I have a a ton of evidence also that talks about how warming is actually good for biodiversity, but I want to hear what others have to say as well.
  • Jose Pelcastre Jose Pelcastre Oct. 2, 2012
    Owais Safaraz, I feel like the majority of the fight against mitigating climae change isn't done at home, because unless everyone switches to electrical cars, there isn't really a viable way for people to contribute to the fight against global warming. But that's okay, as Nathan Leal pointed to earlier, the government cannot possible, within our current limitations, “fix” climate change.
    However, my research, as mentioned earlier, could provide a solution that people at home could live by. As Mohr wrote, “The conclusion is simple: arguably the best way to reduce global warming in our lifetimes is to reduce or eliminate our consumption of animal products. Simply by going vegetarian (or, strictly speaking, vegan), we can eliminate one of the major sources of emissions of methane, the greenhouse gas responsible for almost half of the global warming impacting the planet today.” Of course, that means we have to do something with the cows, so it's almost called upon that we eliminate the cows in order to stop methane emissions at the source. That's not going to happen any time soon.
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Discussions Discussion Clean development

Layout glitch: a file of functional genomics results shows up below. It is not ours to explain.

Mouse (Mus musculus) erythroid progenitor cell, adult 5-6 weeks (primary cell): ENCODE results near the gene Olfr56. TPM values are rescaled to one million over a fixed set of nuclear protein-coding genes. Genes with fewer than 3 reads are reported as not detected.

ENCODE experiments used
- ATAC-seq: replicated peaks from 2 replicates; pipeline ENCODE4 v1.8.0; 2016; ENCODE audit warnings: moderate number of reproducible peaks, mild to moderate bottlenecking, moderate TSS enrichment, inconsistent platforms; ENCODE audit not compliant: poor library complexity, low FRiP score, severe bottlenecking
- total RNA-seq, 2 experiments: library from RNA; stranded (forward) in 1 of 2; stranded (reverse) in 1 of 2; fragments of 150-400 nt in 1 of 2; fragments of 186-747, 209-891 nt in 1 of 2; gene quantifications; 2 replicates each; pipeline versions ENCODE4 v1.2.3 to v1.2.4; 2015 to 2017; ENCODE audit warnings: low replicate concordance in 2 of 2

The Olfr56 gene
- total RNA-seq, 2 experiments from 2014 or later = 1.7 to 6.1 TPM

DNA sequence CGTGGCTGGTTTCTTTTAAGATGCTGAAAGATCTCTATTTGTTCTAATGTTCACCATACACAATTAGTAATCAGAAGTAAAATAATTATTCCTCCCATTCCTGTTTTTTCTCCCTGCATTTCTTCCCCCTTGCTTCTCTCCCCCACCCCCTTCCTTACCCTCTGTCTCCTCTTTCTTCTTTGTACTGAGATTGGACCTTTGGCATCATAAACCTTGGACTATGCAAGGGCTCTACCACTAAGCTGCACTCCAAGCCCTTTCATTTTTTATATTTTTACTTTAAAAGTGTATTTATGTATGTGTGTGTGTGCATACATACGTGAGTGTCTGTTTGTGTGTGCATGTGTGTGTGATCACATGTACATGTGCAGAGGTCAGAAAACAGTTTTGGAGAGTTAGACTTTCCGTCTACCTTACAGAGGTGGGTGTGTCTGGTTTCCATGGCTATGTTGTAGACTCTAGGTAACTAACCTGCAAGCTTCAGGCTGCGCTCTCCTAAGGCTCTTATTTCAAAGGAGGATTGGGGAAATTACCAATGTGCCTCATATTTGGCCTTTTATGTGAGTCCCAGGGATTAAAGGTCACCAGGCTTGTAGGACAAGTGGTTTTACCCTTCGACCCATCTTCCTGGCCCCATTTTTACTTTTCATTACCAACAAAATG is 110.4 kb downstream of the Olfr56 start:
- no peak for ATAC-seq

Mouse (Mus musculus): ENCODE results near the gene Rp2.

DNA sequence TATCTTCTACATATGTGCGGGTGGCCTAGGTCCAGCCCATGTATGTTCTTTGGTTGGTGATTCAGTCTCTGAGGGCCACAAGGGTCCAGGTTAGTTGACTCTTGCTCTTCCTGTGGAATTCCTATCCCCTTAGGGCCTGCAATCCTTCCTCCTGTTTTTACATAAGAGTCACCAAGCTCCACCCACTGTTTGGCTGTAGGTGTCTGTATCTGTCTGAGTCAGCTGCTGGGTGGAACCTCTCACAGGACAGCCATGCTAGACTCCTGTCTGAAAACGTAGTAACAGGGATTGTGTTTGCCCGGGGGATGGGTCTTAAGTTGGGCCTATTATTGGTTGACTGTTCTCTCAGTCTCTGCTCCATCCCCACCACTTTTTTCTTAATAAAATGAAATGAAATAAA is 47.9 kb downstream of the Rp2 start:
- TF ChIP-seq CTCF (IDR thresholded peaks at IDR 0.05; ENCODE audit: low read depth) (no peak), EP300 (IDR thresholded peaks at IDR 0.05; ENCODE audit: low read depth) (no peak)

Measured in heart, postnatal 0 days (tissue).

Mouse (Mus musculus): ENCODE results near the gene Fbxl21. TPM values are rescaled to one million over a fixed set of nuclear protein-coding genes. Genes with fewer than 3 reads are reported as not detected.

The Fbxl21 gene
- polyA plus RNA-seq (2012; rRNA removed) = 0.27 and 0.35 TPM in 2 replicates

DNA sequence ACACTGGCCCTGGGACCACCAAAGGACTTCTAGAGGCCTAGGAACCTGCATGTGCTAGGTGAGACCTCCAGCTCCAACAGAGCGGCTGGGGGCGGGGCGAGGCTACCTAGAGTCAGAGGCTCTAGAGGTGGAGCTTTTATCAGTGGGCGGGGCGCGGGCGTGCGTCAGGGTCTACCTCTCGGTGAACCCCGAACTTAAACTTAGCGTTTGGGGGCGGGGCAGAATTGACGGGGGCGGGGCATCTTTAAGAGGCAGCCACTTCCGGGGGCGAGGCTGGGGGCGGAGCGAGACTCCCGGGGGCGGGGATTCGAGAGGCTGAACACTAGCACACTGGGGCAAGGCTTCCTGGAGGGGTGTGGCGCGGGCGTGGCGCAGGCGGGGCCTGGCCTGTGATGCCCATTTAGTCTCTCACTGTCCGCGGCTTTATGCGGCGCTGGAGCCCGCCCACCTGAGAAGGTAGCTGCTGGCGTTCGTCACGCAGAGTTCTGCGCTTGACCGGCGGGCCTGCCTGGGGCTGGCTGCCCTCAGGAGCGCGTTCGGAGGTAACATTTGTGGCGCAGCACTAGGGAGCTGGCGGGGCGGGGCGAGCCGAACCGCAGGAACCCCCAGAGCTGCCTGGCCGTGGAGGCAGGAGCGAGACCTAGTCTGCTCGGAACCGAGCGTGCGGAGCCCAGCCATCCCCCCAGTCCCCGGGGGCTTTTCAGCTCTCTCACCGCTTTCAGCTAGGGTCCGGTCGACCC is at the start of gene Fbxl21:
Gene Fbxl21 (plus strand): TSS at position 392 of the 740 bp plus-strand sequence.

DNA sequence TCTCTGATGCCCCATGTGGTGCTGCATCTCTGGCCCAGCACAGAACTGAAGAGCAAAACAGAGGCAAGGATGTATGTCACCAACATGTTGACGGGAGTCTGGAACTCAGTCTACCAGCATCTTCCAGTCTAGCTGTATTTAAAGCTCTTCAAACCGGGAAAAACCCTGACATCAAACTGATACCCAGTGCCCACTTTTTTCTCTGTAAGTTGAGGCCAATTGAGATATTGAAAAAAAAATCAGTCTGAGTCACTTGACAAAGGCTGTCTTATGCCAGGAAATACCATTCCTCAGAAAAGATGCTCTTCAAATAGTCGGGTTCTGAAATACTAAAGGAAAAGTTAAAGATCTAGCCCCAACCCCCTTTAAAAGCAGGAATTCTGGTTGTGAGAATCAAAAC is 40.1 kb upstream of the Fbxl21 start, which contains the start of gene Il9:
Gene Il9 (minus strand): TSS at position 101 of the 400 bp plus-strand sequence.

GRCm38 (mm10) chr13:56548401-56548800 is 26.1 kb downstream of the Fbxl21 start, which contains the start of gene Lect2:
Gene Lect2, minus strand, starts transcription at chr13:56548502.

Samantha Rowling, March 1, 2012

Chicago Quits Coal Burning Power Plants!

Midwest Generation, a subsidiary of Edison International, will retire its Fisk and Crawford coal plants (Chicago), two of the oldest and dirtiest coal-fired power plants in the nation.

http://youtube.com/watch?v=0U-hZjIfUVU
Samantha Rowling
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Discussions Discussion Health & Environment
Nina Dumas, Nov. 26, 2011

EU Air Pollution Costs Exceed $134 Billion — COPENHAGEN, Denmark (AP) — Air pollution isn’t just harmful — it’s expensive, resulting in health care and environmental costs of more than €100 billion ($130 billion) in 2009, the European Union’s environment agency said Thursday.

http://www.salon.com/2011/11/24/eu_agency_air_pollution_costs_exceed_134_billion/

The energy sector had the highest pollution costs, followed by manufacturing and production processes, according to the report by the European Environment Agency. The findings underscore the environmental and health impacts of fossil fuel-based power generation

http://www.youtube.com/watch?v=eGxnH5ejFfc
Nina Dumas